The Case for a Sound Dollar
The Coalition for a Sound Dollar is fighting for the fair valuation of the U.S. dollar with foreign currencies, particularly the Chinese yuan.
By Karen M. Koenig
The Coalition is comprised of more than 90 U.S. trade associations including the American Furniture Manufacturers Assn., Architectural Woodwork Institute, Wood Component Manufacturers Assn. and the Wood Machinery Manufacturers of America. Among its claims is that, by pegging currency to the U.S. dollar and thereby making its exports cheaper, China has played a major role in the decline of the U.S. economy.
Between January and September 2003, China's furniture exports to the United States totaled more than $5.6 billion, making it the number one source, according to data by the U.S. Department of Commerce. China is also the leading exporter of wood household furniture to the United States, with $2.6 billion shipped during the first three quarters of 2003. Chinese-manufactured bedroom furniture, which is included in this category, has been targeted for alleged antidumping violations.
Wood & Wood Products talked to Patricia Mears, director, International Commercial Affairs for National Association of Manufacturers and executive director of the Coalition for a Sound Dollar, regarding their efforts to level the monetary playing field.
When and why was the Coalition for a Sound Dollar founded and what is its mission?
Originally the Coalition focused on U.S. government "strong dollar" policy, pointing out to the Treasury Department the damage this policy was doing to U.S. manufacturers. As the dollar, beginning in February 2002, began to move to more realistic levels, the lack of movement against a number of key Asian currencies "stuck out like a sore thumb" because their governments used various practices, most notably massive interventions in currency markets and accumulations in their foreign currency reserves in order to keep their currencies below market levels to gain advantage for their exports.
The four countries that the Coalition focused on were China, Japan, South. Korea and Taiwan. These four countries collectively hold over $1.3 trillion in their foreign currency reserve accounts - over half of the total world reserves; and these countries account for 60% of the total U.S. trade deficit in manufactured goods.
China has been grabbing headlines recently for failing to unpeg the yuan from the U.S. dollar. Is China the main country the Coalition is concerned about?
The Coalition has focused on the four countries stated above. However, as the Coalition began looking for some tangible action that could be taken to give "teeth" to our government's discussions with these countries, Section 301 of the 1974 Trade Act seemed to be the best option. Since individual cases would have to be prepared for each country, and these cases are costly, the decision was made to form the Fair Currency Alliance of those associations that had a primary interest in filing a case against China. Funds have been raised and the Alliance this month is in the final stages of engaging a law firm to prepare the case.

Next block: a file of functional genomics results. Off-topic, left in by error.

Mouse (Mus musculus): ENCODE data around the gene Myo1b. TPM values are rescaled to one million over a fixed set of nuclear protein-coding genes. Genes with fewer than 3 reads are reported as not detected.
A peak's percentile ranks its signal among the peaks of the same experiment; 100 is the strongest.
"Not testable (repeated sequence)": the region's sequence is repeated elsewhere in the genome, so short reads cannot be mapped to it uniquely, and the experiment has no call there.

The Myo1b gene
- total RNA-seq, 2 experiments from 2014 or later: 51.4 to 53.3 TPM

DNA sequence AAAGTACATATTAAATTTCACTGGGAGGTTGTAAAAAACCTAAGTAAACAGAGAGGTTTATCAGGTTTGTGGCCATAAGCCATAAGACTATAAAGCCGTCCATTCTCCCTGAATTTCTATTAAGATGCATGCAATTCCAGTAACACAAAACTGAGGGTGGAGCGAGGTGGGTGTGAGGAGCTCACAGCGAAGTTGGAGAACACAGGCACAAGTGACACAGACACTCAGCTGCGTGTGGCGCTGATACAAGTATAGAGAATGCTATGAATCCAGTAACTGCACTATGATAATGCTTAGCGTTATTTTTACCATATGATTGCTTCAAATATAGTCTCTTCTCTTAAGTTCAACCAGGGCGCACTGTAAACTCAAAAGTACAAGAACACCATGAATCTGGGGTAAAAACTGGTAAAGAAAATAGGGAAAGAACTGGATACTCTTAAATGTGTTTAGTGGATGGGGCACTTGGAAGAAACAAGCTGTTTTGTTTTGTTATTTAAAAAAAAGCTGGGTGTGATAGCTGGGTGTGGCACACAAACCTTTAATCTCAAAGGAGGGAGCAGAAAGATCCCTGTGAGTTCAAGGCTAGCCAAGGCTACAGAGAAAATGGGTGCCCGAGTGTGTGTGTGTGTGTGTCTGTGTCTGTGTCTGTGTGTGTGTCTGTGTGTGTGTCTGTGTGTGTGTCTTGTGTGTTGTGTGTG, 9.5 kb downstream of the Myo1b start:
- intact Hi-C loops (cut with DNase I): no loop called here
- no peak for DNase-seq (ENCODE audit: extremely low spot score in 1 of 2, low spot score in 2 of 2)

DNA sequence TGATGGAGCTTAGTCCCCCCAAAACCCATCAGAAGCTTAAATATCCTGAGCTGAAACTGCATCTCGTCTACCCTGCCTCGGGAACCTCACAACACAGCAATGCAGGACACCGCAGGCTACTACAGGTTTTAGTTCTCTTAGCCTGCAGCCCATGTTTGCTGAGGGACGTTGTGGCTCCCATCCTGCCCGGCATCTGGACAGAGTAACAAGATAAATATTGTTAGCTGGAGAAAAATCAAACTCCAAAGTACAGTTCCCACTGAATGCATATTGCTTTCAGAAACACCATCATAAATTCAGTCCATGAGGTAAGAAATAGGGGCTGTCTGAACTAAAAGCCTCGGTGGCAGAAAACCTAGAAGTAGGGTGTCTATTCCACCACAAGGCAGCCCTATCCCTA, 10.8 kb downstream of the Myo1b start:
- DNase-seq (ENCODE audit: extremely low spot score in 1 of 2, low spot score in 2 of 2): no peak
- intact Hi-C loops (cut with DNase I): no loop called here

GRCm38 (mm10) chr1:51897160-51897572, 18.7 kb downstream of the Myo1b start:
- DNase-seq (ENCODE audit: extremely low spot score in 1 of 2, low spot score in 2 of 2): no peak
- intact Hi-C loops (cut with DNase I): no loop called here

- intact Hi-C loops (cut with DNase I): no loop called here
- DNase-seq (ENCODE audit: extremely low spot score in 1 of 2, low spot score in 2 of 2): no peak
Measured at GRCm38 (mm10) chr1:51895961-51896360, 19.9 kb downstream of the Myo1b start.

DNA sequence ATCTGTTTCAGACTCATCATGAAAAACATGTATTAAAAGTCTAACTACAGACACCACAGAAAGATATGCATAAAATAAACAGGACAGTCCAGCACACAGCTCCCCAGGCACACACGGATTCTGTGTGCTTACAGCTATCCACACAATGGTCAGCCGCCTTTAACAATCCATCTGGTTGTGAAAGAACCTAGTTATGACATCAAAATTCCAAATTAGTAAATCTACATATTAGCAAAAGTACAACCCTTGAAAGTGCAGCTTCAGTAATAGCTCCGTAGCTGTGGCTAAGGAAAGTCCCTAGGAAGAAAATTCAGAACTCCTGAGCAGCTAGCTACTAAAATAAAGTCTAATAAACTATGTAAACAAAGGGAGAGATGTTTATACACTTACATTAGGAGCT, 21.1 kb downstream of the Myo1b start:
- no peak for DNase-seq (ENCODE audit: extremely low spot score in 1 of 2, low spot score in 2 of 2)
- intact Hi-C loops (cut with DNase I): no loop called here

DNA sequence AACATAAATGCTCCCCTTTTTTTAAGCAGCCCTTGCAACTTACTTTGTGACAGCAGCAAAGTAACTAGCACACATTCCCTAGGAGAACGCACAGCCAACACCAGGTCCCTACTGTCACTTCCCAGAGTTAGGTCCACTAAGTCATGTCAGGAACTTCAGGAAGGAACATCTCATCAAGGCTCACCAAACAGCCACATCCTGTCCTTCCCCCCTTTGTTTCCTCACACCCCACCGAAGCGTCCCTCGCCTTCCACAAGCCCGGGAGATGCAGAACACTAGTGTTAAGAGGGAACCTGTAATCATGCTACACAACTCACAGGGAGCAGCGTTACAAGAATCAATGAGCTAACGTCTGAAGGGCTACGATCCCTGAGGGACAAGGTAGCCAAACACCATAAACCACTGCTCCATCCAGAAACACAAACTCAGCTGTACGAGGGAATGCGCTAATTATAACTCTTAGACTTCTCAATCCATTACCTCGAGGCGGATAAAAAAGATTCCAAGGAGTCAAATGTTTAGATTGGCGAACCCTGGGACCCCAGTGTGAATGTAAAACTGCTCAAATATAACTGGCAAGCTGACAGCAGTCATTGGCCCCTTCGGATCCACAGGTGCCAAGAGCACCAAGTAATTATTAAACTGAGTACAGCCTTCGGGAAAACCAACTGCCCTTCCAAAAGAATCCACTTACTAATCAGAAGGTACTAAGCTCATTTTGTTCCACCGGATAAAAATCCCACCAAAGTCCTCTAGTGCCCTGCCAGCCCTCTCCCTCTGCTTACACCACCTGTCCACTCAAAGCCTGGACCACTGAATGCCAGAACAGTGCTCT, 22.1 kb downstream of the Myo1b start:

The wood products industry is among those accusing China of manipulating its currency by not floating the yuan. This is not a new practice for China; it has in fact been doing this since 1994. Why is this just now garnering the general media's attention?
For two reasons: One, the work of the Coalition and Fair Currency Alliance has been instrumental in bringing this issue to the forefront. Second, the significant increase in our trade deficit with China and the growing problem that trade with China is becoming for many U.S. companies have caused there to be greater attention paid to what are the issues involved in our trading relationship.
In its annual report on exchange rate policies, the U.S. Department of Treasury said that no U.S. trading partners are engaging in currency manipulation and therefore will not be cited under provisions of the Trade Act of 1988. Yet, despite the Department's finding, U.S. Treasury Secretary John Snow has said he will continue to pressure Asian countries to allow the value of their currencies to be determined by the international marketplace. What is the Coalition's response to the Treasury Department's findings?
We are very disappointed with the Department's findings and have requested a meeting with Treasury officials on this and are working with various members of Congress to change the language of the Trade Act provisions in order to clarify the definitions and the intent of Congress in requesting this report. Having said this, it is also important to point out that the Coalition and Alliance have been very pleased in general with the attention and priority that Treasury Secretary Snow has given to this issue in his bilateral discussions with foreign leaders and in multilateral discussions with the G-7 finance ministers.
Can you cite some examples that support the claims of currency manipulation?
The most significant factor in the issue of currency manipulation is the accumulation of massive foreign currency reserves by the Chinese. It indicates the degree to which the Chinese government is having to take action to counter what market forces would otherwise do to increase the value of the yuan.